By examining relevant studies related to fishing in the open ocean, researchers have found that while using circle instead of J-shaped hooks and fish instead of squid for bait may avoid harm to sea turtles, dolphins, certain whales, and possibly seabirds, it may increase the catch and injury of some sharks and rays. (2016-01-27)

The Milky Way's clean and tidy galactic neighbor
Many galaxies are chock-full of dust, while others have occasional dark streaks of opaque cosmic soot swirling in amongst their gas and stars. However, the subject of this new image, snapped with the OmegaCAM camera on ESO's VLT Survey Telescope in Chile, is unusual -- the small galaxy, named IC 1613, is a veritable clean freak! IC 1613 contains very little cosmic dust, allowing astronomers to explore its contents with great clarity. (2016-01-27)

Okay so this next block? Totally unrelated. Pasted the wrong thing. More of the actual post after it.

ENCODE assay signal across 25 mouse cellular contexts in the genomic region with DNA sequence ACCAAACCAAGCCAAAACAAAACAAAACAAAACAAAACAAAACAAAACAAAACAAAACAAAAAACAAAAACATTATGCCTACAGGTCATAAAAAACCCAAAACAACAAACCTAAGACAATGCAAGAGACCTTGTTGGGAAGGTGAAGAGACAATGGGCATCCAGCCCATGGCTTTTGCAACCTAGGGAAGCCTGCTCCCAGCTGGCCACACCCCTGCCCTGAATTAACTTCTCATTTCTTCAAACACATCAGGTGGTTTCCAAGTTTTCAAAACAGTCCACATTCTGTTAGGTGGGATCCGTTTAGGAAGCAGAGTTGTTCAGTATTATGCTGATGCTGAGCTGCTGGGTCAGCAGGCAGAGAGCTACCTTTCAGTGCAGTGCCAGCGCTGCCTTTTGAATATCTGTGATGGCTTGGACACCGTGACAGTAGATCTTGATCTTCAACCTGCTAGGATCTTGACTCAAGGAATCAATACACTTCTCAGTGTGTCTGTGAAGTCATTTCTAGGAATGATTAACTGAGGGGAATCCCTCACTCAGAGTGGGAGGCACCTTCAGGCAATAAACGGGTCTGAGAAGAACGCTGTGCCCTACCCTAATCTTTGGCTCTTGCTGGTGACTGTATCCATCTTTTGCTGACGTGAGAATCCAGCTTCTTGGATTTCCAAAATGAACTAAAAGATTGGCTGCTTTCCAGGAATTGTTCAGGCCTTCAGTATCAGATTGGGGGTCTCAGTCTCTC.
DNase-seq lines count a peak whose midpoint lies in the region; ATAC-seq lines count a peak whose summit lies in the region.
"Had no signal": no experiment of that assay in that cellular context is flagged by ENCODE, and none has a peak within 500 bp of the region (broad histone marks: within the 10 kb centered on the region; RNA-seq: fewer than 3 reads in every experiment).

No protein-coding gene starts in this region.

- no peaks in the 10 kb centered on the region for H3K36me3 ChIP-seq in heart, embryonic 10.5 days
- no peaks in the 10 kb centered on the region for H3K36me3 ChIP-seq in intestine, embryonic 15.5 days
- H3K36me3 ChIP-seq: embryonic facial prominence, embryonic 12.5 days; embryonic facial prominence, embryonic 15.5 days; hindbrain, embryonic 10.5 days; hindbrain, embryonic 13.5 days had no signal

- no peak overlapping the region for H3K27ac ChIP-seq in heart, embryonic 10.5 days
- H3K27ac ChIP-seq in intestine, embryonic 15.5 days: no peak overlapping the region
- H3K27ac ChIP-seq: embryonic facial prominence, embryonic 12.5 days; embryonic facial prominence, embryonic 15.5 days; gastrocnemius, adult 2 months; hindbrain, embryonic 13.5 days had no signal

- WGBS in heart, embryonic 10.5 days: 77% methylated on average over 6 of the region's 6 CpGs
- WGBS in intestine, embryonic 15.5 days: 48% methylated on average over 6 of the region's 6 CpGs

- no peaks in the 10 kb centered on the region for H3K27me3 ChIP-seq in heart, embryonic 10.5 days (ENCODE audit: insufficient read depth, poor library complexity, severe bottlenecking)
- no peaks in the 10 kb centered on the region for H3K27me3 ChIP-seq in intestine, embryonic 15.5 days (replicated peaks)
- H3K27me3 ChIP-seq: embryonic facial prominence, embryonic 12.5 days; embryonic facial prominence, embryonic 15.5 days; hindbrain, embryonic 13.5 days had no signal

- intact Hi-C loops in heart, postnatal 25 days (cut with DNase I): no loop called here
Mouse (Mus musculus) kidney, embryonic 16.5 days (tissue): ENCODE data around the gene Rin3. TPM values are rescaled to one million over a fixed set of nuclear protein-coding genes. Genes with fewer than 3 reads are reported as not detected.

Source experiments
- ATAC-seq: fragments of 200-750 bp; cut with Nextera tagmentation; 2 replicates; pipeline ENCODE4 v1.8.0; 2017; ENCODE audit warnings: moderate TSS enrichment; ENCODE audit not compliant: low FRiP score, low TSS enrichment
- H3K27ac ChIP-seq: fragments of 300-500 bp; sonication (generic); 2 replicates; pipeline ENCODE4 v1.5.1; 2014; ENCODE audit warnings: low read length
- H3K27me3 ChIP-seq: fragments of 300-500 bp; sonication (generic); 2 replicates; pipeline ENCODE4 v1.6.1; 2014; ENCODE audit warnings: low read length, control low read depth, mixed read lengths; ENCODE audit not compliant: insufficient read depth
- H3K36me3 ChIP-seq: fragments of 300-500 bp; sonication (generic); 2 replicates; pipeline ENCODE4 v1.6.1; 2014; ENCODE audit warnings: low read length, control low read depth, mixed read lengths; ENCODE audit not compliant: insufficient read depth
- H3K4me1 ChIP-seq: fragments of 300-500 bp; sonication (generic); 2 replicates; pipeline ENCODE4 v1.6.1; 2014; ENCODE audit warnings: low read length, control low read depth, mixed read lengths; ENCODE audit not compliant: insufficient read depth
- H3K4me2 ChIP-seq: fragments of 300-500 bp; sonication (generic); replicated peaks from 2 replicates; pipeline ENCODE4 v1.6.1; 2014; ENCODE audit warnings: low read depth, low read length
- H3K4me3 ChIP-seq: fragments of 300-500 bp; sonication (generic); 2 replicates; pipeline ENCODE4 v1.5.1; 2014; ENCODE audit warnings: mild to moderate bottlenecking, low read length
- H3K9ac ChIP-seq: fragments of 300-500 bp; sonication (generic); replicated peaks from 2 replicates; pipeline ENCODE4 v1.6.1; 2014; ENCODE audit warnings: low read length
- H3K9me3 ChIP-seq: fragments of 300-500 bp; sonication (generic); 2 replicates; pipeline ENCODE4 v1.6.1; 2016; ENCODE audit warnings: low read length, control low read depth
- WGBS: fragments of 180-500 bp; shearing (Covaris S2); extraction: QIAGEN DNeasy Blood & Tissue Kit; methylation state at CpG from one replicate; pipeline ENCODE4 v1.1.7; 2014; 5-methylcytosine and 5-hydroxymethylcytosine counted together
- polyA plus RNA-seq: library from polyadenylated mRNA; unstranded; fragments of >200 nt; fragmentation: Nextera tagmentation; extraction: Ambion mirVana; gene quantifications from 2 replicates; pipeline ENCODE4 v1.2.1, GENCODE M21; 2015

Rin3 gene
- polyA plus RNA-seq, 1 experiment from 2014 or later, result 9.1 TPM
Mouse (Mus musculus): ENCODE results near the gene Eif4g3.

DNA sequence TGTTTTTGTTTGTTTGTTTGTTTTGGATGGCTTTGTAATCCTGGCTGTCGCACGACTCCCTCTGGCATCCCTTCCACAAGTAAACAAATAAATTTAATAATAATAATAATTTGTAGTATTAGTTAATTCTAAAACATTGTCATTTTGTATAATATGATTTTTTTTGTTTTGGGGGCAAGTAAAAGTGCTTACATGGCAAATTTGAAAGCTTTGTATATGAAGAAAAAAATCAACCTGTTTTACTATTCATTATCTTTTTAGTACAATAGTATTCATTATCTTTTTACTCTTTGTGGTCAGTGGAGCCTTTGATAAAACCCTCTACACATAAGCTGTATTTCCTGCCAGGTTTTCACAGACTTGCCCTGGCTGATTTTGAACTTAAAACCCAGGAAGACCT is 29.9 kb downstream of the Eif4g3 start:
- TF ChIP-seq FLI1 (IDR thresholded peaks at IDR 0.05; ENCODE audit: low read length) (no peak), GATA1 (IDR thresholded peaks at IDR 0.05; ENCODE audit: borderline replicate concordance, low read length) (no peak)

Galaxy cluster environment not dictated by its mass alone
For the first time, an international team of researchers has found that the connection between a galaxy cluster and surrounding dark matter is not characterized solely by the mass of clusters, but also by their formation history. (2016-01-25)

Theorists propose a new method to probe the beginning of the universe
How did the universe begin? And what came before the Big Bang? Cosmologists have asked these questions ever since discovering that our universe is expanding. The answers aren't easy to determine. The beginning of the cosmos is cloaked and hidden from the view of our most powerful telescopes. Yet observations we make today can give clues to the universe's origin. New research suggests a novel way of probing the beginning of space and time to determine which of the competing theories is correct. (2016-01-25)

New theory aids search for universe's origin